If UL certified cells according to UL 62133-1 or UL 62133-2 are not available, UL may propose an evaluation of the cell as an Unlisted Component according to UL 62133-1 - Part 1: Nickel Systems or UL 62133-2 - Part 2, Lithium Systems, establishing a separate UL unlisted component report for cells. Cells certified to UL 1642, the Standard for Lithium Batteries, are acceptable instead of UL 62133-2 certified cells. Similarly, cells certified to UL 2054, the Standard for Household and Commercial Batteries, are acceptable instead of cells certified to UL 62133-1.

Keep in mind that the alternative designs might require transportation testing. Lithium batteries (lithium-ion and lithium metal), both primary and secondary, are fully regulated dangerous goods when subject to transport and prepared under Section IA, IB, or Section II International Air Transport Association (IATA) regulations. Therefore, battery manufacturers looking for transport testing for those batteries under the United Nations Manual of Tests and Criteria, ST/SG/AC.10/11/Rev.7 and further amendments under Subsection 38.3 should submit them for the required tests as defined under that subsection.

Alternative versions of li-ion batteries containing different types of cells or protection components, e.g., protection ICs, MOSFETs and fuses, will be subjected to the same required tests as the batteries initially evaluated.

The process of battery testing and certification does not have to daunting, as these case studies of UL customers demonstrate:

Case study 1

The main microcontroller integrated circuit (IC) type A was used in the battery management system (BMS) since the initial evaluation of the battery in 2010 was unavailable. So, the manufacturer decided to use a different version of the same microcontroller, type B, but in a different surface mount device (SMD) ball grid array (BGA) package. The printed circuit board (PCB) layout has to be redesigned to accommodate the different IC packages. After successful verifying the battery technical documentation, the original and new schematic diagrams, and PCB layouts, UL determined that the redesigned version could be added to the existing UL Certification and CB Test Certificate and Test Report with no additional testing.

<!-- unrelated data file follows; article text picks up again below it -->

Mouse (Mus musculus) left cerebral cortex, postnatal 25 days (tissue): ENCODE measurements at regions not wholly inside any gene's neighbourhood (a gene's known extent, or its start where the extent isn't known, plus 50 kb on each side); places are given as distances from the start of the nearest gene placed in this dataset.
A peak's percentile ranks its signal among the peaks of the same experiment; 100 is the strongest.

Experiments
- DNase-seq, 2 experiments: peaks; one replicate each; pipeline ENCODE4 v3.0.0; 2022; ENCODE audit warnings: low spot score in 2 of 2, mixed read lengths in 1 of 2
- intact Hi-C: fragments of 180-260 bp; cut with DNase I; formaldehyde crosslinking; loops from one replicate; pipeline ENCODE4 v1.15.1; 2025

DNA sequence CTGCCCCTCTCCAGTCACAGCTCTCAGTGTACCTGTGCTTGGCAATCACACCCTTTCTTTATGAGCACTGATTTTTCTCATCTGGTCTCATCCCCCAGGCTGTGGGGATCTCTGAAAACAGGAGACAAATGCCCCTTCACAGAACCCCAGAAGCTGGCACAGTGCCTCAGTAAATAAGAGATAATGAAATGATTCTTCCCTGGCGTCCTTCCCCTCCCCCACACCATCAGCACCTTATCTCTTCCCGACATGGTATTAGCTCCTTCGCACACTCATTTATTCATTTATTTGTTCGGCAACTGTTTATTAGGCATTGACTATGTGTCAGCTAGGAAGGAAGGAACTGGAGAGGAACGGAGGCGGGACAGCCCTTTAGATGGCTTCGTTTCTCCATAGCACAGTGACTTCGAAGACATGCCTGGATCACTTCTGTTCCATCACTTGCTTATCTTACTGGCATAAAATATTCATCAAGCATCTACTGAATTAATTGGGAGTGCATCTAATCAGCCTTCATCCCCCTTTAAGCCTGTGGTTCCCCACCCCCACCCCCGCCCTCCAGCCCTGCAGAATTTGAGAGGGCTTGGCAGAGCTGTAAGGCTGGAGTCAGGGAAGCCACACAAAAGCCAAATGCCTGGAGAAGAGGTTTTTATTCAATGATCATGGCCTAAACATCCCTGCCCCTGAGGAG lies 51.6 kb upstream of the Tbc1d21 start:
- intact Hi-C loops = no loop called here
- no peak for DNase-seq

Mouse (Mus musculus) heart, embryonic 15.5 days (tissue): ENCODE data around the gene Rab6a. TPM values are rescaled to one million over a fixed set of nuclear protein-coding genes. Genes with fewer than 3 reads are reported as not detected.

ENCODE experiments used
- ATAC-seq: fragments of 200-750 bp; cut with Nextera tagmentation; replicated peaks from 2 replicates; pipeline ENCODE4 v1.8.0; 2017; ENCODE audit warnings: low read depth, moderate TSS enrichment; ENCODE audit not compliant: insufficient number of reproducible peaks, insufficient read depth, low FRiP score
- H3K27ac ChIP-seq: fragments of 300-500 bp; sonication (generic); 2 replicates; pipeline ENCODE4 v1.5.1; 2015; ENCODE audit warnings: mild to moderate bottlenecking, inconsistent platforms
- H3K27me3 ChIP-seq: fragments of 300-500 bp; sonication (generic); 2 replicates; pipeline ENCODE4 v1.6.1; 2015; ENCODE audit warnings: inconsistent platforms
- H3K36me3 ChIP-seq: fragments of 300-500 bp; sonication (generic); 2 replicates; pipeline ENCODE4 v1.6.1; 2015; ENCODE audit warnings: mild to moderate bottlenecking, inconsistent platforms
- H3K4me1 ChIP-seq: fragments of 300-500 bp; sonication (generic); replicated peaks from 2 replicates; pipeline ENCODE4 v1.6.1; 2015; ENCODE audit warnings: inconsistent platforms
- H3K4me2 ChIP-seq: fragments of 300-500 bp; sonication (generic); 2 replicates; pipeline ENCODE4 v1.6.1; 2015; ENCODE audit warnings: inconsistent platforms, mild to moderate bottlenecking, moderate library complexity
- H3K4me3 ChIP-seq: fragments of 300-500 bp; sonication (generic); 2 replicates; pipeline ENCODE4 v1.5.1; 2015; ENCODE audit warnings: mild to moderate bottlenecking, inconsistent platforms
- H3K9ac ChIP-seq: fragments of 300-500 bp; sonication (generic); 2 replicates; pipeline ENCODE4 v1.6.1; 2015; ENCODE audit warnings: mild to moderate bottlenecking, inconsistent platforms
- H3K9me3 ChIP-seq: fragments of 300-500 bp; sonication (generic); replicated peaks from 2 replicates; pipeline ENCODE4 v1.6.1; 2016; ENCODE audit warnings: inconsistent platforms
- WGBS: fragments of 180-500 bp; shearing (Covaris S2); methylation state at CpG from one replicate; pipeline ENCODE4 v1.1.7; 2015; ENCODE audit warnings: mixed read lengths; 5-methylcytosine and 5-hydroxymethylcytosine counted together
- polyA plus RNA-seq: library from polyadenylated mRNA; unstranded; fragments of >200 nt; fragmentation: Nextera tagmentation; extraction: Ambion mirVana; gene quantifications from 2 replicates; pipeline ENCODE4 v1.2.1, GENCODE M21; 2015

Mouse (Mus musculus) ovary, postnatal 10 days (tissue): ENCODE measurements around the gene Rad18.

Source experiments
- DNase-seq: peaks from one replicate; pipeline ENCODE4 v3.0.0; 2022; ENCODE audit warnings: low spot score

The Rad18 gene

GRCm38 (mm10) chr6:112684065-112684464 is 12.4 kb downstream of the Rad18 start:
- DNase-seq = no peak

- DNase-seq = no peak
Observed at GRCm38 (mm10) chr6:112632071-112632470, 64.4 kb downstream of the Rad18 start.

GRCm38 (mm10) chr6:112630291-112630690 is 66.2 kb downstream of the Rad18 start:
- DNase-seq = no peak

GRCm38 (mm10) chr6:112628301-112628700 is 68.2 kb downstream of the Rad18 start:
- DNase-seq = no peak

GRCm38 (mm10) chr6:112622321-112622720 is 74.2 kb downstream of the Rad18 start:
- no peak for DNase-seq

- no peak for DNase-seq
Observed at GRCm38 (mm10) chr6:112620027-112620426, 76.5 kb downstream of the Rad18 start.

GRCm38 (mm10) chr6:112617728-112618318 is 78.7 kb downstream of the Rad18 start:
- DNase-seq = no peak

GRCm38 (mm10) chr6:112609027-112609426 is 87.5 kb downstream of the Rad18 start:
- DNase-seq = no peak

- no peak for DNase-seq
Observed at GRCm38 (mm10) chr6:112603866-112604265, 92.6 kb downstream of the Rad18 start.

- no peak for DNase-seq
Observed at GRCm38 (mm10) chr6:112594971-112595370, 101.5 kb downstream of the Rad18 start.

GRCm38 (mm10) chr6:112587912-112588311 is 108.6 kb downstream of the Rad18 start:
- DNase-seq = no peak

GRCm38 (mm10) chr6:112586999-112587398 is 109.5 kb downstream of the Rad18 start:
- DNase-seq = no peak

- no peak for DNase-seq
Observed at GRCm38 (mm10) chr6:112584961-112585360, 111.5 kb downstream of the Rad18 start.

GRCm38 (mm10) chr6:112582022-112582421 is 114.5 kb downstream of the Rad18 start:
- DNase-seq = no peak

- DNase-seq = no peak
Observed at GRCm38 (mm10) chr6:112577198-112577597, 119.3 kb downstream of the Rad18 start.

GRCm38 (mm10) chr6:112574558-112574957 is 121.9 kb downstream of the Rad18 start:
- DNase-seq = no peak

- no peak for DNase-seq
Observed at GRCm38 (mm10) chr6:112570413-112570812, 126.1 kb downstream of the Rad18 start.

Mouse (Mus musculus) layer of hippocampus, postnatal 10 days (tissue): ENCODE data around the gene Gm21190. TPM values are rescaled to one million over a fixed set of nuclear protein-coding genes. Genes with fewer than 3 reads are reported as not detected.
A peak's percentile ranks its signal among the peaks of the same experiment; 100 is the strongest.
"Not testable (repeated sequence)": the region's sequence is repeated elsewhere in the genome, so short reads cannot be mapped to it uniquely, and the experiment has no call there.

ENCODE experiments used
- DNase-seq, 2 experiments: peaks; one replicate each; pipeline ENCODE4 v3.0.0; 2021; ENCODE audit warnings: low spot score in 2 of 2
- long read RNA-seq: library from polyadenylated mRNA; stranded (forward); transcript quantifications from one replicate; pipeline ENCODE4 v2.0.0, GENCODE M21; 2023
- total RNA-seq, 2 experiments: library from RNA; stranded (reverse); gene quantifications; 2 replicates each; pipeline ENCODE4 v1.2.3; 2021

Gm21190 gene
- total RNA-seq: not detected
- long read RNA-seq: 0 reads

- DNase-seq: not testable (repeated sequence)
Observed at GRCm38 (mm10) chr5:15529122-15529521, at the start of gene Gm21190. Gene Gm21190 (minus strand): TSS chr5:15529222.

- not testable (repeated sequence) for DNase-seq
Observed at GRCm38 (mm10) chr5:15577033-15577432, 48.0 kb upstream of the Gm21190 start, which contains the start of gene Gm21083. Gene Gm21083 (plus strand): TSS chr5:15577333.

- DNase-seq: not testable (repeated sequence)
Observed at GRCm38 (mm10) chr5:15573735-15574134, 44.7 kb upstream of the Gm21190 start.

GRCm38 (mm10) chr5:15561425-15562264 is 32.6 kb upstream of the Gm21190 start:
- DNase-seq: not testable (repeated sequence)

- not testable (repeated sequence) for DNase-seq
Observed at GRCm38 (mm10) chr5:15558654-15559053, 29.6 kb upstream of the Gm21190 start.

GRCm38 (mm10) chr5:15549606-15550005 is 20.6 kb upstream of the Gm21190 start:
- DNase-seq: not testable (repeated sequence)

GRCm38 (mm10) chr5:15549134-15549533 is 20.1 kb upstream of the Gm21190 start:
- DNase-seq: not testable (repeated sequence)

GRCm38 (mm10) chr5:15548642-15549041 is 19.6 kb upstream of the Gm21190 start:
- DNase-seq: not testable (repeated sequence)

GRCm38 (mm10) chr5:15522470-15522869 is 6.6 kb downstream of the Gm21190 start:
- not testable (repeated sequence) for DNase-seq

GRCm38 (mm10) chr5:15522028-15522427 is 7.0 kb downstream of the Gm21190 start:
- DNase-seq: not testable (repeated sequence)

Case study 2

Three versions of a li-ion battery pack were designed and manufactured. Each version had the same mechanical construction and BMS protection, but each was equipped with a different type of li-ion cell (cell A, cell B, cell C). Each battery variant had to be tested according to tests T.1, T.2, T.3, T.4, T.5 and T.7, which are typical transportation testing criteria per UN 38.3. Additional cell tests T.6 and T.8 for the cells not transported separately from the battery might be considered necessary.

Please note that each scenario is review with UL experts on a case-by-case basis to find the appropriate solutions based on the specific facts and circumstances.

Why UL for battery testing and certification

UL, the global safety science leader, has decades of experience in battery testing and certification. UL can support manufacturers with deep industry knowledge and technical expertise on battery testing and certification, helping overcome market challenges and gain fast access to the global market.

1The ECIA Component Lead Time Report, January 2022.
2The ECIA Component Lead Time Report, January 2022.